Table 1. Misfit between ecosystem dynamics and governance systems.

Types of misfit Definition, mechanisms, and examples
Spatial Institutional jurisdiction is too small or too large to cover the area extent subject to the institution (lack of wildlife corridor protection between protected areas for migrating animals [Newmark 1993]).
Institutional jurisdiction unable to cope with actors or drivers external or internal and important for maintaining the ecosystem(s) or processes affected by the institution; institutional arrangements can be too large when providing centrally defined blueprints that ignore existing local biophysical circumstances (Scott 1995) (centrally defined rules for how JFM in Zambia should be locally designed—one size does not fit all).
 
Temporal Institutions formed too early or too late to cause desired ecosystems effect(s) (Lake Turkana fisheries project, built fish treatment plant demanding continuous inputs of fish while water/fisheries disappear/fluctuate substantially [Watson et al. 1985]).
Institution (and possibly the actor interaction it entails) produces decisions that assume a shorter or longer time span than those embedded in the biophysical system(s) affected; and/or social response is too fast, too slow, too short, or too long compared to the time taken for biophysical processes involved (the speed of invasive species is higher than institutional responses to stop the expansion [Perrings 2010]).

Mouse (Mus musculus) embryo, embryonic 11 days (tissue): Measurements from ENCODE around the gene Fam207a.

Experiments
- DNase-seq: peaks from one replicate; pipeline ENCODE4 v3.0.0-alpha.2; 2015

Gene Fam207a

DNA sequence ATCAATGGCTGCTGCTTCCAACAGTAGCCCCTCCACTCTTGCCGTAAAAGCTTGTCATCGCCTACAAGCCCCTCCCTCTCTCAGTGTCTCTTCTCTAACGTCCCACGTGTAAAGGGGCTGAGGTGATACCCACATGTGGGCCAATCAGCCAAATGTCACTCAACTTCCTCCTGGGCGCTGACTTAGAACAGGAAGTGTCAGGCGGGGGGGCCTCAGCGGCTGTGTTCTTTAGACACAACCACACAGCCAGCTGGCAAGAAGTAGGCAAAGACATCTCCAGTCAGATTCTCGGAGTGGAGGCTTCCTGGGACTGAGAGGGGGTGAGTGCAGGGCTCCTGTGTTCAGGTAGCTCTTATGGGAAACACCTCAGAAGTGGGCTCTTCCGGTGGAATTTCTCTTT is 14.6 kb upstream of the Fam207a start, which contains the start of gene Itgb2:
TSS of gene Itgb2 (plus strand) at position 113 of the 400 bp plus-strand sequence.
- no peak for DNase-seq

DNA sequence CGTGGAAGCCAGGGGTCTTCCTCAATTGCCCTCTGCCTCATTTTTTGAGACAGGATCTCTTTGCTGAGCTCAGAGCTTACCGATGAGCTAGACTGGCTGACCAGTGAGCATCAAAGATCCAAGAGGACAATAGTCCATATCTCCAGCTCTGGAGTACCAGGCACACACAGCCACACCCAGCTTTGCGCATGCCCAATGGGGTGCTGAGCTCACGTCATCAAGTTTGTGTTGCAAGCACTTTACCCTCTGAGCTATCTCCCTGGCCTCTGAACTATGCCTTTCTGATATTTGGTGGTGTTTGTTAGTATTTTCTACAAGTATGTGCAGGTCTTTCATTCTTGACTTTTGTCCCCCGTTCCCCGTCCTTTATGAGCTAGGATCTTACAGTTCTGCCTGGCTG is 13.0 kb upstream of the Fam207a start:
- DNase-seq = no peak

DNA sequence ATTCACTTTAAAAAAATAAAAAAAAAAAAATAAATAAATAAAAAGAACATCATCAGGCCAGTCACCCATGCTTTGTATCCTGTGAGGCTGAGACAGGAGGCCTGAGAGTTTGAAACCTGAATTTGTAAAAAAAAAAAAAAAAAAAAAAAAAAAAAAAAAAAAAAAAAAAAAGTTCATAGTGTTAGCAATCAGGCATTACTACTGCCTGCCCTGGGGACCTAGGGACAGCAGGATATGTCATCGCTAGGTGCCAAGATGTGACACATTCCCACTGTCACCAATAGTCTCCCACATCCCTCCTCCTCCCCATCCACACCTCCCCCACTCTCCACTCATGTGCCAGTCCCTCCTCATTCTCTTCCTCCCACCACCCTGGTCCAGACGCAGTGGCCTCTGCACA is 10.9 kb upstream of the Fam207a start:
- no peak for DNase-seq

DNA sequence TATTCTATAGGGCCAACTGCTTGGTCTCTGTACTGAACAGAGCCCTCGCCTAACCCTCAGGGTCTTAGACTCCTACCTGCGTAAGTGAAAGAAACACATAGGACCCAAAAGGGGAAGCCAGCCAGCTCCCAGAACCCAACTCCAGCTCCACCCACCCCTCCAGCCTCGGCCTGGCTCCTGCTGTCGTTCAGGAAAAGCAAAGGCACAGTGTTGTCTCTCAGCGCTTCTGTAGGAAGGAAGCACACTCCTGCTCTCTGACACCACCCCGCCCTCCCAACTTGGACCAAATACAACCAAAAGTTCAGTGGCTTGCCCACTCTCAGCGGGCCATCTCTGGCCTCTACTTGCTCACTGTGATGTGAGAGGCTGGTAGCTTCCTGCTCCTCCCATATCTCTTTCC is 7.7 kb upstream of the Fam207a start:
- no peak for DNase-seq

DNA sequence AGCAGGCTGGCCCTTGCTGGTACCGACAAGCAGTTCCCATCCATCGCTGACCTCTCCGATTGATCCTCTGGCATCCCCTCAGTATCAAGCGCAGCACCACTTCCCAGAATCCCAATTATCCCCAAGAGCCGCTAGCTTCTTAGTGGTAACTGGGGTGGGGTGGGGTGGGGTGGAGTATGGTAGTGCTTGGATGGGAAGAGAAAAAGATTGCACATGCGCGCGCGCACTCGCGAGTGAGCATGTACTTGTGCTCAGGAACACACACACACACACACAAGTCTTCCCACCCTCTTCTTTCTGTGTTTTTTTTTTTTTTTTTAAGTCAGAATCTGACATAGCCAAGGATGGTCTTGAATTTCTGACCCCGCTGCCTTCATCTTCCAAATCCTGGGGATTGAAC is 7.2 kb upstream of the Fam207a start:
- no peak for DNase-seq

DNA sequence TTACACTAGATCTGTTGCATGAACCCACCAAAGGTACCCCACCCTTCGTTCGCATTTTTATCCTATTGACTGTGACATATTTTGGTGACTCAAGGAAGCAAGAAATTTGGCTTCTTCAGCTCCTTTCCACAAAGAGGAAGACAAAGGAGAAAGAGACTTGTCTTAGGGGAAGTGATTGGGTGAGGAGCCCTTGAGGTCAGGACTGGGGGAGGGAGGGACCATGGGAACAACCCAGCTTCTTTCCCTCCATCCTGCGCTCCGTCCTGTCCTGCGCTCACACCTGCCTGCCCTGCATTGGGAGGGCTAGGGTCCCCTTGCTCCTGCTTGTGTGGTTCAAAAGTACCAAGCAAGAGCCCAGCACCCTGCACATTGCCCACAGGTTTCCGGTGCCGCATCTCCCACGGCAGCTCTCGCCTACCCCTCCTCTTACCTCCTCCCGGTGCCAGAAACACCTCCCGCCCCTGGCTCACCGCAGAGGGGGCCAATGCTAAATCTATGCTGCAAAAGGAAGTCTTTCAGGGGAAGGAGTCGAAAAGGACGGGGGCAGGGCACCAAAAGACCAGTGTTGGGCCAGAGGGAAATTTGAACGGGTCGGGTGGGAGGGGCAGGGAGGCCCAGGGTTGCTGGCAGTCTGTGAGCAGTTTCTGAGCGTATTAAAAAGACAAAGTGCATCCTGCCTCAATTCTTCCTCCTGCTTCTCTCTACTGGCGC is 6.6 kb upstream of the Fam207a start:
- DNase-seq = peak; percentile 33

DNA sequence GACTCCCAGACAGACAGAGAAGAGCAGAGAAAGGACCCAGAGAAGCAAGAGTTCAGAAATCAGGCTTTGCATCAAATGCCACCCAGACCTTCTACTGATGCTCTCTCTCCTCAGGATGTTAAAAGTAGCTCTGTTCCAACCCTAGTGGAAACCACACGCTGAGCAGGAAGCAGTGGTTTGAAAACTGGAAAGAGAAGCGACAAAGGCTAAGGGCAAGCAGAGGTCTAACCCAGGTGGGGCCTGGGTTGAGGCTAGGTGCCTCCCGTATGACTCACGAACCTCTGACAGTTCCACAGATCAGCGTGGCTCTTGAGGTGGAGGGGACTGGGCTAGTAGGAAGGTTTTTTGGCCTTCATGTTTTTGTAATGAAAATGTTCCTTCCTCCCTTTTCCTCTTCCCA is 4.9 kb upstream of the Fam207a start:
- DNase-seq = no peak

Threshold behavior Institutions may lead to, not recognize, or be unable to avoid abrupt shift(s) in biophysical systems. (Example: if a policy focuses on "optimal management" of one fish species, then the overall system of interacting species can easily collapse (Edwards et al. 2004).)
Institutions provide for inadequate response to contingencies (e.g., lack of rules for action in extreme conditions) or reduces variation in biophysical systems (e.g., by removing response diversity, whole functional groups of species, or trophic levels, or by adding anthropogenic stress such as pollution). Institutions fail to respond adequately or at all to disturbances that could have been buffered or helped to revitalize the system before. Leads to practically irreversible biophysical shifts (monoculture production—loss of other ecosystem services [Daily 1997]).
 
Cascading effects Institution is unable to buffer or trigger further effects among biophysical and/or social and economic systems (climate anomaly shifts rainfall between regions; arid regions get much rain, others get less than normal; adaptation problems (Collier et al. 2008).
Institutional response is misdirected, nonexistent, inadequate, or wrongly timed so as to propagate or allow the propagation of biophysical changes that entail further causative changes along temporal and or spatial scales (abrupt shifts in soil humidity in Australia lead to salination and to substantial effects on socioeconomic systems [Pittock 2003]).
Source: based on Galaz et al. (2008)